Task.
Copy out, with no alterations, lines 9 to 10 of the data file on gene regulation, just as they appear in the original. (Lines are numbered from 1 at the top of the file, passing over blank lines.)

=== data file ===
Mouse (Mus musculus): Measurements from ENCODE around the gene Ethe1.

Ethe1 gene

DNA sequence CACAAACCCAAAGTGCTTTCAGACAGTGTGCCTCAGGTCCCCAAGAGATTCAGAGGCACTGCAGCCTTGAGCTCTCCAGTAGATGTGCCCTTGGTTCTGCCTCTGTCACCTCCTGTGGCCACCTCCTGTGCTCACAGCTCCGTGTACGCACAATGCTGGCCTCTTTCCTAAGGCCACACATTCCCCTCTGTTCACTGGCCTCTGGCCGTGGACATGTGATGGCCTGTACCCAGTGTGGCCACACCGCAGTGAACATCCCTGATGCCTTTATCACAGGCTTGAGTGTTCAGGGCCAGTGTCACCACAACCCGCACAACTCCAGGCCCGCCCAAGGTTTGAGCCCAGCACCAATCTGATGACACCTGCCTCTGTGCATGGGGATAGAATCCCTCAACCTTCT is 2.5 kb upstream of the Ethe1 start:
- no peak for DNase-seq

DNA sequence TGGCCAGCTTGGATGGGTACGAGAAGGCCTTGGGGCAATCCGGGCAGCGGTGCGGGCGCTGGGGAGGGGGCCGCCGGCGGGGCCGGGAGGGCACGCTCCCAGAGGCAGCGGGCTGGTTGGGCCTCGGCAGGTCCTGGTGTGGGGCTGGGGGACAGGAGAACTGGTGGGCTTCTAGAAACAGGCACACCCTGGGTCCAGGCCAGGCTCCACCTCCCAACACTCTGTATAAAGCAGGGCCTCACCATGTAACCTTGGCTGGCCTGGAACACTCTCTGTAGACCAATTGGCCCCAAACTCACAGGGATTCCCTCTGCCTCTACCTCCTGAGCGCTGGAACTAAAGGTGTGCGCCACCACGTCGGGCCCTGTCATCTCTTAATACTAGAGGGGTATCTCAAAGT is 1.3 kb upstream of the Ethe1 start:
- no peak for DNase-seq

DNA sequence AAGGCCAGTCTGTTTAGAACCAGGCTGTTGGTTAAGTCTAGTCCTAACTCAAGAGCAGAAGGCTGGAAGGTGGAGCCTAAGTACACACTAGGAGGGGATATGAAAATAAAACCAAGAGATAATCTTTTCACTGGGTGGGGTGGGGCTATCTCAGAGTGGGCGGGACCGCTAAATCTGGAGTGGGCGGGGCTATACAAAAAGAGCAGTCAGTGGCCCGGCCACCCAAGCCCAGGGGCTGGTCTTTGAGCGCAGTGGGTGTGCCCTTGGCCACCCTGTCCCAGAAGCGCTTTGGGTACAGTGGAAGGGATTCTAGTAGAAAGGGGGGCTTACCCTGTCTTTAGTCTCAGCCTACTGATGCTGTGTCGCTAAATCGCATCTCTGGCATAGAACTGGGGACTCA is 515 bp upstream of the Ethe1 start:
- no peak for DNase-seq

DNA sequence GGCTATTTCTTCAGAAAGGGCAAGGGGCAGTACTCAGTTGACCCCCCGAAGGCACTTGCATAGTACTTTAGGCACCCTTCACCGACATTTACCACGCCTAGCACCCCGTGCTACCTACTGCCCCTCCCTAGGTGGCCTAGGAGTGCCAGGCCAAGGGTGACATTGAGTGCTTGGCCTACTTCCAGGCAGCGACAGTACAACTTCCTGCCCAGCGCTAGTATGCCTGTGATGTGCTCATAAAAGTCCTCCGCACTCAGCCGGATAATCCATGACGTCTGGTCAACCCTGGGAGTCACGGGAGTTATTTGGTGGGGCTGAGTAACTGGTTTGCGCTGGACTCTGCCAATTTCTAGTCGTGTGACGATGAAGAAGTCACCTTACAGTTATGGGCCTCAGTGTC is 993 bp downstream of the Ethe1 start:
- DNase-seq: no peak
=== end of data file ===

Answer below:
DNA sequence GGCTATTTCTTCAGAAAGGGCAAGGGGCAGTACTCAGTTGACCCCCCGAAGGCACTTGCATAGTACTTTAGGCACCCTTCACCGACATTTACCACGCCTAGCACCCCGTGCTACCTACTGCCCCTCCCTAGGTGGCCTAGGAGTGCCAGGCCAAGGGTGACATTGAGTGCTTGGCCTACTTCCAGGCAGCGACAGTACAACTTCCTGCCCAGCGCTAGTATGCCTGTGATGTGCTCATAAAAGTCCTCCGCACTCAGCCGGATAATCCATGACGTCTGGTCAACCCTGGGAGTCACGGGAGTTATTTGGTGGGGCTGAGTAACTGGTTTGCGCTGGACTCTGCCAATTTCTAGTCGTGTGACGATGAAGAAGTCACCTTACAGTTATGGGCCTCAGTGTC is 993 bp downstream of the Ethe1 start:
- DNase-seq: no peak